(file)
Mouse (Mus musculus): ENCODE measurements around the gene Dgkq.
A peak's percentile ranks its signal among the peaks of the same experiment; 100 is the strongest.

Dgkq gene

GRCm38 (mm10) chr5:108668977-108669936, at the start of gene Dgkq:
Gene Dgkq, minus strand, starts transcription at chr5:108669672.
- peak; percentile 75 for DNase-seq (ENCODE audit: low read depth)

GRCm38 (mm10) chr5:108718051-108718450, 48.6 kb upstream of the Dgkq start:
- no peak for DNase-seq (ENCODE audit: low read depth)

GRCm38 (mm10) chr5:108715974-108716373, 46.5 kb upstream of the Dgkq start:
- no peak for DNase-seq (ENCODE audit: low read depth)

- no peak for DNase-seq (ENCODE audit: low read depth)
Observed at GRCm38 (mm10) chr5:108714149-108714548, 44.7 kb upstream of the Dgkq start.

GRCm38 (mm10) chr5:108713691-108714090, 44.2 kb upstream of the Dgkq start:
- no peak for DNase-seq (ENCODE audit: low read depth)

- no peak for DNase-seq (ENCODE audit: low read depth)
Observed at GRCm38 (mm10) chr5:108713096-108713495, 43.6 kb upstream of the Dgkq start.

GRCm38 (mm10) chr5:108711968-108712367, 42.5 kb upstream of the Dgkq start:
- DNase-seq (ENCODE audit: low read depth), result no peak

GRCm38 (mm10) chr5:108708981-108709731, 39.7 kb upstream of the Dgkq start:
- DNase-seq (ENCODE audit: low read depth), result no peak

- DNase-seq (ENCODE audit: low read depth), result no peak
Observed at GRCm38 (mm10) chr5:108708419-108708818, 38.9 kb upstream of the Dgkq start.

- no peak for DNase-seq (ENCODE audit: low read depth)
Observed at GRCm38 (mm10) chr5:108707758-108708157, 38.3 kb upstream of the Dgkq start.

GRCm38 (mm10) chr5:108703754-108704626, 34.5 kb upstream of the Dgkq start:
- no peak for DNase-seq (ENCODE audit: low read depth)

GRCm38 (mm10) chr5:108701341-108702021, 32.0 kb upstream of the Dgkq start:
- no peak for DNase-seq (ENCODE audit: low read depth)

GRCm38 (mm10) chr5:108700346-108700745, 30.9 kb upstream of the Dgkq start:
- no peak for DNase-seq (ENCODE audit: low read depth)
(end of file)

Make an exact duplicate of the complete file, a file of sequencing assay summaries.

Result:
Mouse (Mus musculus): ENCODE measurements around the gene Dgkq.
A peak's percentile ranks its signal among the peaks of the same experiment; 100 is the strongest.

Dgkq gene

GRCm38 (mm10) chr5:108668977-108669936, at the start of gene Dgkq:
Gene Dgkq, minus strand, starts transcription at chr5:108669672.
- peak; percentile 75 for DNase-seq (ENCODE audit: low read depth)

GRCm38 (mm10) chr5:108718051-108718450, 48.6 kb upstream of the Dgkq start:
- no peak for DNase-seq (ENCODE audit: low read depth)

GRCm38 (mm10) chr5:108715974-108716373, 46.5 kb upstream of the Dgkq start:
- no peak for DNase-seq (ENCODE audit: low read depth)

- no peak for DNase-seq (ENCODE audit: low read depth)
Observed at GRCm38 (mm10) chr5:108714149-108714548, 44.7 kb upstream of the Dgkq start.

GRCm38 (mm10) chr5:108713691-108714090, 44.2 kb upstream of the Dgkq start:
- no peak for DNase-seq (ENCODE audit: low read depth)

- no peak for DNase-seq (ENCODE audit: low read depth)
Observed at GRCm38 (mm10) chr5:108713096-108713495, 43.6 kb upstream of the Dgkq start.

GRCm38 (mm10) chr5:108711968-108712367, 42.5 kb upstream of the Dgkq start:
- DNase-seq (ENCODE audit: low read depth), result no peak

GRCm38 (mm10) chr5:108708981-108709731, 39.7 kb upstream of the Dgkq start:
- DNase-seq (ENCODE audit: low read depth), result no peak

- DNase-seq (ENCODE audit: low read depth), result no peak
Observed at GRCm38 (mm10) chr5:108708419-108708818, 38.9 kb upstream of the Dgkq start.

- no peak for DNase-seq (ENCODE audit: low read depth)
Observed at GRCm38 (mm10) chr5:108707758-108708157, 38.3 kb upstream of the Dgkq start.

GRCm38 (mm10) chr5:108703754-108704626, 34.5 kb upstream of the Dgkq start:
- no peak for DNase-seq (ENCODE audit: low read depth)

GRCm38 (mm10) chr5:108701341-108702021, 32.0 kb upstream of the Dgkq start:
- no peak for DNase-seq (ENCODE audit: low read depth)

GRCm38 (mm10) chr5:108700346-108700745, 30.9 kb upstream of the Dgkq start:
- no peak for DNase-seq (ENCODE audit: low read depth)